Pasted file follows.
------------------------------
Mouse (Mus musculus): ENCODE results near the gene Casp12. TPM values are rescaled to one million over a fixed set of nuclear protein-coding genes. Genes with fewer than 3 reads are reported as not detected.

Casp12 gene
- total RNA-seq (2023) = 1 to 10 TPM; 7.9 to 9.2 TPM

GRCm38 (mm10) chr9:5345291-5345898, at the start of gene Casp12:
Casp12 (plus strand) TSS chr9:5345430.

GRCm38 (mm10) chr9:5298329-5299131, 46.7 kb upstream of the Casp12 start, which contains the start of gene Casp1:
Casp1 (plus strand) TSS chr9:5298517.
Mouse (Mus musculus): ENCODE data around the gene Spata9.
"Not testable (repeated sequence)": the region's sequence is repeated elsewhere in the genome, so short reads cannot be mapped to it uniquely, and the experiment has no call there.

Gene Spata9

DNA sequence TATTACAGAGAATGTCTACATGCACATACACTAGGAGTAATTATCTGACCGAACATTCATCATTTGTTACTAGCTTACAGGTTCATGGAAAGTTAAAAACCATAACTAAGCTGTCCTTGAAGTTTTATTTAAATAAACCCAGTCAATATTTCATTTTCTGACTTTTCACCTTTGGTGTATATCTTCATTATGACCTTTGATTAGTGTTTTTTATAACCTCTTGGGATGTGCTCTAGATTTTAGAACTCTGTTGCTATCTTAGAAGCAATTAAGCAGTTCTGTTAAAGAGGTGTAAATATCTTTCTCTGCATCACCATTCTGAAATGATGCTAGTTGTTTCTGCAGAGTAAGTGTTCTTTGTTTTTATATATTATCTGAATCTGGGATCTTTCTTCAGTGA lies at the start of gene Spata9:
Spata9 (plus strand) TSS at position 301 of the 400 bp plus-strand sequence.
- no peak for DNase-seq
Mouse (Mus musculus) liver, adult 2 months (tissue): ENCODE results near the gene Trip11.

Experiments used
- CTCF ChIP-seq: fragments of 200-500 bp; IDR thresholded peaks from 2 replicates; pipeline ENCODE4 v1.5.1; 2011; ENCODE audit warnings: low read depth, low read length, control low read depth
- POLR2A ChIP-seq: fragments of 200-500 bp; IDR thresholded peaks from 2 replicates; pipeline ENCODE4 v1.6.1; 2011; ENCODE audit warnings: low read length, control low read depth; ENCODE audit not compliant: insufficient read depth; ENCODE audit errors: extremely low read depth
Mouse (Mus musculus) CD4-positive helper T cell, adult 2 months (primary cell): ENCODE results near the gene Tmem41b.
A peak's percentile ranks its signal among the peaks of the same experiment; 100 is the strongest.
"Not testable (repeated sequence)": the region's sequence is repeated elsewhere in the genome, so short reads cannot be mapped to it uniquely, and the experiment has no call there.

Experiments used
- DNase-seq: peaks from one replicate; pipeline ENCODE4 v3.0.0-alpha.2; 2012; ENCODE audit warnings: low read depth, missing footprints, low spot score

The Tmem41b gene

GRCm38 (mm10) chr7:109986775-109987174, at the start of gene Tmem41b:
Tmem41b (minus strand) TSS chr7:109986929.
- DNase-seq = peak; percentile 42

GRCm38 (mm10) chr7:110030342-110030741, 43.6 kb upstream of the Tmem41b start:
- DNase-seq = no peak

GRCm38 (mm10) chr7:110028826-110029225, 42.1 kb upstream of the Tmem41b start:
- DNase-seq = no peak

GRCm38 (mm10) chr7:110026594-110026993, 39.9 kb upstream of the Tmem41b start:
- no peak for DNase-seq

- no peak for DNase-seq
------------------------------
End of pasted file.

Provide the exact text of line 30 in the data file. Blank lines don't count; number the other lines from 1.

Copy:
- DNase-seq = no peak